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Health and Wellbeing

06 Oct 2016

Vegetables, mental health and 10 tips for sitting posture

Vital vegetables – are you eating enough?

Are you one of around half of all Australians who grapple with greens and struggle with salads?  Five serves of vegetables per day can sound like a challenge but if you make it a priority and plan ahead it becomes a lot easier.  Vegetables contain fibre, nutrients and are low in calories if you are trying to manage your weight.

Vegetable rainbow - Do you eat the same three or four different vegetables all the time?  Use this month to be adventurous.  Different colours represent different nutrients, so aim for a rainbow of colours each day, and at least six different vegetables per week.

Fresh vs frozen - You may be surprised to hear that frozen vegetables are often more nutritious than fresh.  Frozen vegetables don’t lose nutrients through light, temperature changes and long-term storage.  A mix of frozen and fresh works well, even better if you can grow fresh vegies at home!

Depression, brain chemistry and having “A” and “B” days

This is a topic that I have a rather heavy interest in and hope that I can help as many people to feel as positive and optimistic about health, fitness and life in general as I do myself.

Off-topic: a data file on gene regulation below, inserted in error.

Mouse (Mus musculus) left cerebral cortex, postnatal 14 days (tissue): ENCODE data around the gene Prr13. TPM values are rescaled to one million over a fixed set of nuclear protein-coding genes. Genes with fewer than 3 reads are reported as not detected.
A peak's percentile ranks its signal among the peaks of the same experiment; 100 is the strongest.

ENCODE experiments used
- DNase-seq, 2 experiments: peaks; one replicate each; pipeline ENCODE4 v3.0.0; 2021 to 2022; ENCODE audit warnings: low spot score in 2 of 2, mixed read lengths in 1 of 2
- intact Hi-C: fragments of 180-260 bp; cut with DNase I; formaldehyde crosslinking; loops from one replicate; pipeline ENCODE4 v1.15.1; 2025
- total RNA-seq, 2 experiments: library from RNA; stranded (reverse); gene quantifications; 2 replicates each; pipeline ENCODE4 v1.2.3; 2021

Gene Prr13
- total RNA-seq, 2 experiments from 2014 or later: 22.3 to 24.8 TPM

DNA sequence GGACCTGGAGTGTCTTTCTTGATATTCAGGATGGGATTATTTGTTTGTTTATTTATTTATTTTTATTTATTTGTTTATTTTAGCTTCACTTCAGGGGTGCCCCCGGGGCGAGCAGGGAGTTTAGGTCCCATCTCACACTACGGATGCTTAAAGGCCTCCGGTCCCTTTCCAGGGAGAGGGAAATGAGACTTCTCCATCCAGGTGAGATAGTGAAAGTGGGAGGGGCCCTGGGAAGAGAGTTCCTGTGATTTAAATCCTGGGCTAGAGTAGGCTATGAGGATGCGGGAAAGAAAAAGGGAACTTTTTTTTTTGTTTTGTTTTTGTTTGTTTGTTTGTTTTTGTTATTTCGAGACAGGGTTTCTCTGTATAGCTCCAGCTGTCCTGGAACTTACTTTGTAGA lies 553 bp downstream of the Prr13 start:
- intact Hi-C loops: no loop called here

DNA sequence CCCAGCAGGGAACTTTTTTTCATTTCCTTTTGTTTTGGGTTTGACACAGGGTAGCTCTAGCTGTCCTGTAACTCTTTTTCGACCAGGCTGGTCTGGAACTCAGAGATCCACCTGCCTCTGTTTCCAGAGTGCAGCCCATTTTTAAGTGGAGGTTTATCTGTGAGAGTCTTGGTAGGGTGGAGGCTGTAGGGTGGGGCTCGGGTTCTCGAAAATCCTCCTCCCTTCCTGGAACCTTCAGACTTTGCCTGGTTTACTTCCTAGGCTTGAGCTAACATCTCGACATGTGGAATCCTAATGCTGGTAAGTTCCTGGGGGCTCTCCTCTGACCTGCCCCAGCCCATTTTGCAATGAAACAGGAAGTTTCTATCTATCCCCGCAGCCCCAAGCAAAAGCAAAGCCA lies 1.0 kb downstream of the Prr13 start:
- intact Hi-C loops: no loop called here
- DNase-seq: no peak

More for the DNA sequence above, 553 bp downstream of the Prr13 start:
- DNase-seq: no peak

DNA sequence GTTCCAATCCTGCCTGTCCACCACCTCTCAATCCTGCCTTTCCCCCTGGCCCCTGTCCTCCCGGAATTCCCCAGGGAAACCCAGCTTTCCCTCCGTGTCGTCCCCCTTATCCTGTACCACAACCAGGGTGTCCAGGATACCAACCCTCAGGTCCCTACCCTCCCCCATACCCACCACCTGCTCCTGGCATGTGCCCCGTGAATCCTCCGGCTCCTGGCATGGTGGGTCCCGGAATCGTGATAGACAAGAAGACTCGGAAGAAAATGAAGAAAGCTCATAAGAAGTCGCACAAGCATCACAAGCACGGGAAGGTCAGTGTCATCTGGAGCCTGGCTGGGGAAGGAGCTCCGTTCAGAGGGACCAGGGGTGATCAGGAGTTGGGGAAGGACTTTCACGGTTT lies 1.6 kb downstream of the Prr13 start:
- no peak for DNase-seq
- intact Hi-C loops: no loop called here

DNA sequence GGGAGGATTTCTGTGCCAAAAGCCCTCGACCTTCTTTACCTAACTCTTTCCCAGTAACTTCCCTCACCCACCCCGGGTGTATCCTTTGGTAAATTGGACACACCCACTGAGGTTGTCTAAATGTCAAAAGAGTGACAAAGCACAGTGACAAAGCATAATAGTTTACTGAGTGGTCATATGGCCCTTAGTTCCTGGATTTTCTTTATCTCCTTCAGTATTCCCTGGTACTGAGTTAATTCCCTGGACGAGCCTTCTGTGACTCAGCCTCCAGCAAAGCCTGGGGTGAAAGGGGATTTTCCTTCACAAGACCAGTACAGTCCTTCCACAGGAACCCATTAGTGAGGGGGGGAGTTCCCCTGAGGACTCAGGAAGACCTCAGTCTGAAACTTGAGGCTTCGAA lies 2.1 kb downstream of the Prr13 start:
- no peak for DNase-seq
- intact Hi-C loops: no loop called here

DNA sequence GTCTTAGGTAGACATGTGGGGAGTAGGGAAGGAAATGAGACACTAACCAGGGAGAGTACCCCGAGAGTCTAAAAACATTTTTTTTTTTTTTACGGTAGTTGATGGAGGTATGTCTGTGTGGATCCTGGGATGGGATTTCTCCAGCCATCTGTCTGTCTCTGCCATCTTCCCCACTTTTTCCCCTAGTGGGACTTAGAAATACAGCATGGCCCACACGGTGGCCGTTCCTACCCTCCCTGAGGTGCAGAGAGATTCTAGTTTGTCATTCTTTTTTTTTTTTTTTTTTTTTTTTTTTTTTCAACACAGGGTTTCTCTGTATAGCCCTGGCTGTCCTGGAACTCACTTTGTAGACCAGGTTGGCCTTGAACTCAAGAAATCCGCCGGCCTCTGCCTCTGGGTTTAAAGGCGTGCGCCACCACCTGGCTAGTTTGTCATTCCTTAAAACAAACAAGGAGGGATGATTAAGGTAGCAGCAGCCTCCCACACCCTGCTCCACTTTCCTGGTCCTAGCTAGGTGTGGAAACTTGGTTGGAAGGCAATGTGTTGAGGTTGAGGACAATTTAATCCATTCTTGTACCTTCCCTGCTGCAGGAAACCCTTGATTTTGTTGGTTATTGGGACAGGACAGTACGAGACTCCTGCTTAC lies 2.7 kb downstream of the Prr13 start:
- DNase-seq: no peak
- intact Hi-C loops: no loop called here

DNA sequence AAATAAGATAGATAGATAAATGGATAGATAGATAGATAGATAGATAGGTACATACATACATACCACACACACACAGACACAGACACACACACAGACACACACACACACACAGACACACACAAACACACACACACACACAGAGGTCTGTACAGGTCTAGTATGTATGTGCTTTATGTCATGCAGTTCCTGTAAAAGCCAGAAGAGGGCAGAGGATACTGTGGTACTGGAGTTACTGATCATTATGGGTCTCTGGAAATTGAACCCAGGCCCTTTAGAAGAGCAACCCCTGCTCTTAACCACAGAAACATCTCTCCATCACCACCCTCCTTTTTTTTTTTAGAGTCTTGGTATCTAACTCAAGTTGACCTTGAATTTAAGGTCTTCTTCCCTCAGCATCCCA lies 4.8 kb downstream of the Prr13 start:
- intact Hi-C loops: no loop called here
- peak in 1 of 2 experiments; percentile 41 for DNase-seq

Clearly there are many people affected by mental illness (commonly depression/anxiety) and/or have a brain chemistry level that is less than ideal or unbalanced.

Often as a society we are prescribed medication to alter our brain chemistry but this doesn’t actually serve to change our behaviour or behaviours but merely chemically and artificially alters the balance.

Exercise and diet are two ways in which we can change our behaviours to alter our very own brain chemistry and, in effect, help us move past pre-existing barriers to achieving health and fitness improvements.

One such way is to incorporate “A” and “B” days into your weekly exercise program. Here is a list of some different types of activities/exercises that can be classified:

A: Run, spin class, personal training, swimming, boot camp, F45 or crossfit.

B: Yoga, stretching, slow and peaceful stroll, relaxing paddle in pool/beach, read a book, mindfulness.

The commonly associated brain chemicals associated are: norepinephrine, serotonin, acetylcholine, dopamine and GABA (gamma amino butyric acid). How mentally healthy are you?

The top 10 tips for sitting posture

Maintaining good posture throughout life is important to reduce the risk of injury and to make sure you function at your best. When your body moves well you feel good. There are many different postural problems and different ways to correct them. The most common problems are as a result of time spent sitting and as a result of lack of movement.

The top 10 tips for sitting posture are:

1. Stand up and move around;

2. Use a lumbar support;

3. Sit tall;

4. Lift your shoulders up and back slightly;

5. Have your feet on the ground spaced at hip width;

6. Knees and hips at about a 90 degree angle;

7. Have your screen at eye height;

8. Have your mouse and keyboard close to you so you aren’t having to reach;

9. Stretch at regular intervals; and

10. Don’t sit if you don’t have to (try standing up every time you answer the telephone).

For more information, exercise guidance or if you have any questions feel free to contact me www.justintimept.com

Justin Moran

Just In Time PT

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